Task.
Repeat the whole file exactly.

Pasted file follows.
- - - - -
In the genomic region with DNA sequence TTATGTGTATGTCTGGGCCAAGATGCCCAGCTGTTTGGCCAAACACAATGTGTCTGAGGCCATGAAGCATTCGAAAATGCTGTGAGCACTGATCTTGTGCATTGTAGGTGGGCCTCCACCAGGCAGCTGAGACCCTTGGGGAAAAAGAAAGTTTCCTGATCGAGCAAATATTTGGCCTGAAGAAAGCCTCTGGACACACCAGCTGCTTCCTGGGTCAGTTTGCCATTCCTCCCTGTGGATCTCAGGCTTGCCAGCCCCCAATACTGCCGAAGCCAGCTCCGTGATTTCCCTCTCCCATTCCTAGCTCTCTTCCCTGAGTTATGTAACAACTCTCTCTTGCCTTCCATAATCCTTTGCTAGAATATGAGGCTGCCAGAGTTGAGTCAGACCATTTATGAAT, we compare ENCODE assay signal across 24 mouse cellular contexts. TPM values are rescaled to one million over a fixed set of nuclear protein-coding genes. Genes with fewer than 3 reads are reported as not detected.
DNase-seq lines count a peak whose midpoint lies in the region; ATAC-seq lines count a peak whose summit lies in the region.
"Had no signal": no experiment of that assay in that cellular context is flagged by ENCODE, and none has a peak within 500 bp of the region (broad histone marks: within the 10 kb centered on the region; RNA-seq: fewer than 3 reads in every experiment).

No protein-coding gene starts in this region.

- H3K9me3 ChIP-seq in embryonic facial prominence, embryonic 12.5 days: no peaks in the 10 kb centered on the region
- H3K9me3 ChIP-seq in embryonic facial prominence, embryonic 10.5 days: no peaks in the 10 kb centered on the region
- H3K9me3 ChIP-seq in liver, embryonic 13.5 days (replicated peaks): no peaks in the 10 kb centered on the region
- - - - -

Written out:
In the genomic region with DNA sequence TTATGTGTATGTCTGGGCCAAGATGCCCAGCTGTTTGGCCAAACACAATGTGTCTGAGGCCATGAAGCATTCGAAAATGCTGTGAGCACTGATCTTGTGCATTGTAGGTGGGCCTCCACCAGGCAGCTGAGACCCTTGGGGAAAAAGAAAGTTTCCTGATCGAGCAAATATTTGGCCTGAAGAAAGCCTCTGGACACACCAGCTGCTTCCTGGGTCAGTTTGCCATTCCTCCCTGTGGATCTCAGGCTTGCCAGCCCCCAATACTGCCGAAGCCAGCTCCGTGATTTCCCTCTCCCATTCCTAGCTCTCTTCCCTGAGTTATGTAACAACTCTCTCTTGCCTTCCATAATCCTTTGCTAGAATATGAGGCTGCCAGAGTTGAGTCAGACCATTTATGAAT, we compare ENCODE assay signal across 24 mouse cellular contexts. TPM values are rescaled to one million over a fixed set of nuclear protein-coding genes. Genes with fewer than 3 reads are reported as not detected.
DNase-seq lines count a peak whose midpoint lies in the region; ATAC-seq lines count a peak whose summit lies in the region.
"Had no signal": no experiment of that assay in that cellular context is flagged by ENCODE, and none has a peak within 500 bp of the region (broad histone marks: within the 10 kb centered on the region; RNA-seq: fewer than 3 reads in every experiment).

No protein-coding gene starts in this region.

- H3K9me3 ChIP-seq in embryonic facial prominence, embryonic 12.5 days: no peaks in the 10 kb centered on the region
- H3K9me3 ChIP-seq in embryonic facial prominence, embryonic 10.5 days: no peaks in the 10 kb centered on the region
- H3K9me3 ChIP-seq in liver, embryonic 13.5 days (replicated peaks): no peaks in the 10 kb centered on the region